by Judge Sarah Hennesy
Domestic violence affects everyone in our communities. According to one study, one in four women will experience domestic violence in her lifetime. Another study indicated one in 14 men has been physically assaulted by a current or former spouse, partner, boyfriend/girlfriend or date at some point in his life as well. If you are Native American or African-American, the numbers are even higher. More than 3.3 million children witness domestic violence each year. Research shows witnessing family violence can have serious negative effects on a child’s development. Children exposed to violence often suffer symptoms of post-traumatic stress disorder, and they are at greater risk of having allergies, asthma, gastrointestinal problems, headaches and flu. In addition to the physical and psychological toll this violence takes, there is a financial toll as well. Intimate-partner violence costs society more than $5.8 billion each year – $4.1 billion for direct medical and mental-health services alone.
In my former jobs, I saw domestic violence from many angles. As a lawyer with legal services, I represented victims of domestic abuse. I learned how the court system can be used to help victims of domestic violence get away from their abusers by pursuing criminal charges, obtaining orders for protection, fighting for custody of children, even changing victims’ names to stay safe from their abusers. As a public defender, I worked with those charged with having committed domestic-abuse crimes. I saw how domestic violence is often a multi-generational problem, seeing first-hand child victims of abuse grow into perpetrators of violence themselves. Most importantly, however, I learned the critical need for judges who hold first and foremost their duty to apply the law impartially and to uphold the Constitution, understanding there is no exception to due process of law simply because the accused is charged with domestic violence.
As a judge, I see people in my courtroom every day whose lives and families are being torn apart by domestic violence. Many come to court expecting judges to solve the problem. Judges make decisions on cases that involve domestic violence, such as orders for protection, child-protective services, criminal domestic-abuse cases, and divorce and custody matters, but it is not the role of the court in these cases to solve the larger social issue of domestic violence; we are bound to apply the laws the legislature has passed to the facts before us.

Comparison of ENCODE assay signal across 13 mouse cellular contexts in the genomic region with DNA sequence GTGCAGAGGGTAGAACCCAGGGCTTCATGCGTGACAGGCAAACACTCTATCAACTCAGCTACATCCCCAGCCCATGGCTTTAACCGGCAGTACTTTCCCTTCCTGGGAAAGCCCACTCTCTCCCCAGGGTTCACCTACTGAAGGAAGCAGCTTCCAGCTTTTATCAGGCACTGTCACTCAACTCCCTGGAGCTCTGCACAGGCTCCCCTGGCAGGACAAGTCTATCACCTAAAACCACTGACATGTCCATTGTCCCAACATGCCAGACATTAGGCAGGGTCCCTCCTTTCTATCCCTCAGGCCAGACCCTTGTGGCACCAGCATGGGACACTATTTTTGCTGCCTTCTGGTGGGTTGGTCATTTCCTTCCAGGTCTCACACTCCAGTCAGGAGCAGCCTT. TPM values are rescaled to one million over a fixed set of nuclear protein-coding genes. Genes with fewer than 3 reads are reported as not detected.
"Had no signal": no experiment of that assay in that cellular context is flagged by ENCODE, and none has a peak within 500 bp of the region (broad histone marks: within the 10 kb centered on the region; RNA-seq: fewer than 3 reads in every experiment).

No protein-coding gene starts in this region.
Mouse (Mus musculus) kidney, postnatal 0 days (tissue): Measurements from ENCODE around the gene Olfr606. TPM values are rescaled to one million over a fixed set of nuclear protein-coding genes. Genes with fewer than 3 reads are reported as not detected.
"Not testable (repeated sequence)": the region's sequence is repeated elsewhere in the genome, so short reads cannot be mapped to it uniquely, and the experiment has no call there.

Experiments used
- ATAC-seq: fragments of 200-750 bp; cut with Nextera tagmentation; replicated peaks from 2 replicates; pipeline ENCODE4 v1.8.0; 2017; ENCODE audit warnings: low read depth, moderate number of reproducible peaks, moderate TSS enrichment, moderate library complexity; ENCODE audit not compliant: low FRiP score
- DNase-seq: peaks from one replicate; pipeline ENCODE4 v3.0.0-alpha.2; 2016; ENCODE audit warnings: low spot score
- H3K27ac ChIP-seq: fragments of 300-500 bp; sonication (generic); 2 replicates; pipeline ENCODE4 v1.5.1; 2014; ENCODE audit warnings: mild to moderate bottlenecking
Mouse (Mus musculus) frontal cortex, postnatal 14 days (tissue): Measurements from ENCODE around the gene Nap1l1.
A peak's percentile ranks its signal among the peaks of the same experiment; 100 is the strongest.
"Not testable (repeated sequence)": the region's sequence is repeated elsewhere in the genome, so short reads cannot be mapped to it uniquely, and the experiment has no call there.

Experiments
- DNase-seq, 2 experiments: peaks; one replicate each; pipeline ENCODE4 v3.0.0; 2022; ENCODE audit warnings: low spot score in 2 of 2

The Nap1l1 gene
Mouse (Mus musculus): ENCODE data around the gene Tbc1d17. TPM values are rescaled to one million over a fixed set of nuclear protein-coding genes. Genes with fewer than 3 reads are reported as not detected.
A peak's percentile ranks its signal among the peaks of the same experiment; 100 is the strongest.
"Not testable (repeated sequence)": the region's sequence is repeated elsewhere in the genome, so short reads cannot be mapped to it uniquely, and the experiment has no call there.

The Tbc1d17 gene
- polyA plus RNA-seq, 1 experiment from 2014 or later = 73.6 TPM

The solution to the domestic-violence problem cannot be found in the courtroom alone; domestic violence is a community problem and it calls for a communitywide solution. Community leaders can help address domestic violence by coordinating communication and cooperation among the various agencies and community-based organizations – including prosecutors, law enforcement, criminal-defense attorneys, probation, family services, advocacy programs, public-benefits programs, schools and public-health clinics– in an effort to meet the public safety needs of our communities. Courts can and should be a part of these conversations. Members of the community at large can help by talking about the problem, publicly and privately; by bringing in experts to talk to businesses and community groups; and by reaching out to those who are most directly affected. Strong community partnerships can and should be the cornerstone of our efforts to end domestic violence.
Sarah Hennesy, based in St. Cloud, is a district-court judge for the Seventh Judicial District.